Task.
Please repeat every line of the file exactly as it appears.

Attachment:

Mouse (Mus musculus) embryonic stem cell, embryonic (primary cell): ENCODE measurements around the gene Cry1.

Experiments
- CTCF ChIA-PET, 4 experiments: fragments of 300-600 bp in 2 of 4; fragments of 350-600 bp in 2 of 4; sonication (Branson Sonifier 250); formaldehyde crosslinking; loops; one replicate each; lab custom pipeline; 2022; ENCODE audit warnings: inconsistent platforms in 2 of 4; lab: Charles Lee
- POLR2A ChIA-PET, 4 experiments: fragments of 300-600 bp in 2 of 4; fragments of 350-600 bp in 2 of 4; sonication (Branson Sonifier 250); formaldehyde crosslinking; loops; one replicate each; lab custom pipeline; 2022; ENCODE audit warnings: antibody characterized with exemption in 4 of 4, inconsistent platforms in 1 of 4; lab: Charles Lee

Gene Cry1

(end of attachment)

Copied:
Mouse (Mus musculus) embryonic stem cell, embryonic (primary cell): ENCODE measurements around the gene Cry1.

Experiments
- CTCF ChIA-PET, 4 experiments: fragments of 300-600 bp in 2 of 4; fragments of 350-600 bp in 2 of 4; sonication (Branson Sonifier 250); formaldehyde crosslinking; loops; one replicate each; lab custom pipeline; 2022; ENCODE audit warnings: inconsistent platforms in 2 of 4; lab: Charles Lee
- POLR2A ChIA-PET, 4 experiments: fragments of 300-600 bp in 2 of 4; fragments of 350-600 bp in 2 of 4; sonication (Branson Sonifier 250); formaldehyde crosslinking; loops; one replicate each; lab custom pipeline; 2022; ENCODE audit warnings: antibody characterized with exemption in 4 of 4, inconsistent platforms in 1 of 4; lab: Charles Lee

Gene Cry1